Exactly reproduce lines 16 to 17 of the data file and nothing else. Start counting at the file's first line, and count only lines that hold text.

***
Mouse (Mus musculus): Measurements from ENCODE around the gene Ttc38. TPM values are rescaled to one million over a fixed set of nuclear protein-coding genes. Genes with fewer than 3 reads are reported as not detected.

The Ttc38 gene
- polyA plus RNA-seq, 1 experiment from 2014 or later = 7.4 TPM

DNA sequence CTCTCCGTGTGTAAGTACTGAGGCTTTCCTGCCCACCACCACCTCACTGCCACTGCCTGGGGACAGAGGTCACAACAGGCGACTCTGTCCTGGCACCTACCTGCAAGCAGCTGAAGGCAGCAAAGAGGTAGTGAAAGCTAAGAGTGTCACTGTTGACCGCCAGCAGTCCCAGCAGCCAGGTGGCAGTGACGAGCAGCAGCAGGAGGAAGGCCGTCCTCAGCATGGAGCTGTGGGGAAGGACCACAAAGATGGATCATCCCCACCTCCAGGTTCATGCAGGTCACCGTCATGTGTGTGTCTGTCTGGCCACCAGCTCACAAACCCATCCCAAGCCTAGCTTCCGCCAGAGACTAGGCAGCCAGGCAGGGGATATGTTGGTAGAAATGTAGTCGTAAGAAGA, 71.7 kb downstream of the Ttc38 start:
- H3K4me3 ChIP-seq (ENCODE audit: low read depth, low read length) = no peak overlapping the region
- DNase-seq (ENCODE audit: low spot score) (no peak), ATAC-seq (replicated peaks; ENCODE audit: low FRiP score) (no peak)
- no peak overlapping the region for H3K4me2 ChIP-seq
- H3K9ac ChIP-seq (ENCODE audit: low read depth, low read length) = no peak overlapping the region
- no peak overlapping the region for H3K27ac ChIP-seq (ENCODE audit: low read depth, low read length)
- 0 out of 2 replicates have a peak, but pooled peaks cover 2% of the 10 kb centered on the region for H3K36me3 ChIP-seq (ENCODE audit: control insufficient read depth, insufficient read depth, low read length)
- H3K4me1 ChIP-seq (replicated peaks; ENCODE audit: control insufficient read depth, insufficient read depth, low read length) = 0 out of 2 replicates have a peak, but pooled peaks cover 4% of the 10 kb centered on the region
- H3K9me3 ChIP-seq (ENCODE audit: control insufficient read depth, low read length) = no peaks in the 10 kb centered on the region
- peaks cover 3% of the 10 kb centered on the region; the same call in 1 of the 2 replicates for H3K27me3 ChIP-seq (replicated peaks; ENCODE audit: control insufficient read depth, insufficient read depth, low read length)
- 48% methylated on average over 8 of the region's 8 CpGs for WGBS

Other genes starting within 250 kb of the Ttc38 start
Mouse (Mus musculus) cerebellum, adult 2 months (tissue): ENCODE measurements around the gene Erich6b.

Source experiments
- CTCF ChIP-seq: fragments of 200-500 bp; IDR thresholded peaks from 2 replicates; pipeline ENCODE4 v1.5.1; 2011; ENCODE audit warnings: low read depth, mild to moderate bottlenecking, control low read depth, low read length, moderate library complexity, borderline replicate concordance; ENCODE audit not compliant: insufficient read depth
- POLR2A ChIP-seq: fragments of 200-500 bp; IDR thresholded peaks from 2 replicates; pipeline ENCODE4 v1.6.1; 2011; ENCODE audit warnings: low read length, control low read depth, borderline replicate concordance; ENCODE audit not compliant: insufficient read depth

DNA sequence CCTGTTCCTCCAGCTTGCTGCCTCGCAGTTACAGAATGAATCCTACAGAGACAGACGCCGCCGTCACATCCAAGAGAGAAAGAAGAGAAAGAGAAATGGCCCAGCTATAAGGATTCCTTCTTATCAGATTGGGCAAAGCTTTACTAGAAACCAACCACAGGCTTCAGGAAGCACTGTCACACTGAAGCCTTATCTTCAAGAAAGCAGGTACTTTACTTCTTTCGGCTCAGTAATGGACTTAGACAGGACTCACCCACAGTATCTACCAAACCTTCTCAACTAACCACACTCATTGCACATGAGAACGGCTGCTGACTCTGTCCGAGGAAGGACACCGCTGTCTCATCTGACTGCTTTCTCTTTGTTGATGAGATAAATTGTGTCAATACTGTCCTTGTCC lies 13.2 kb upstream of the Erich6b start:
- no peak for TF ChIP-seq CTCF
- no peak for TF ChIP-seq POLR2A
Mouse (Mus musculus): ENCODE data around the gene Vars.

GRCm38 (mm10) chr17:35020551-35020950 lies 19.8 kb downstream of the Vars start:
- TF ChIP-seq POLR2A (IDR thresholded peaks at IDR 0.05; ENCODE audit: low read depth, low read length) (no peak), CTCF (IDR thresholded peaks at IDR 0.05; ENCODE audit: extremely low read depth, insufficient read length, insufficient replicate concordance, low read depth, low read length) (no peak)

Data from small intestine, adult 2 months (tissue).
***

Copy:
Mouse (Mus musculus) cerebellum, adult 2 months (tissue): ENCODE measurements around the gene Erich6b.

Source experiments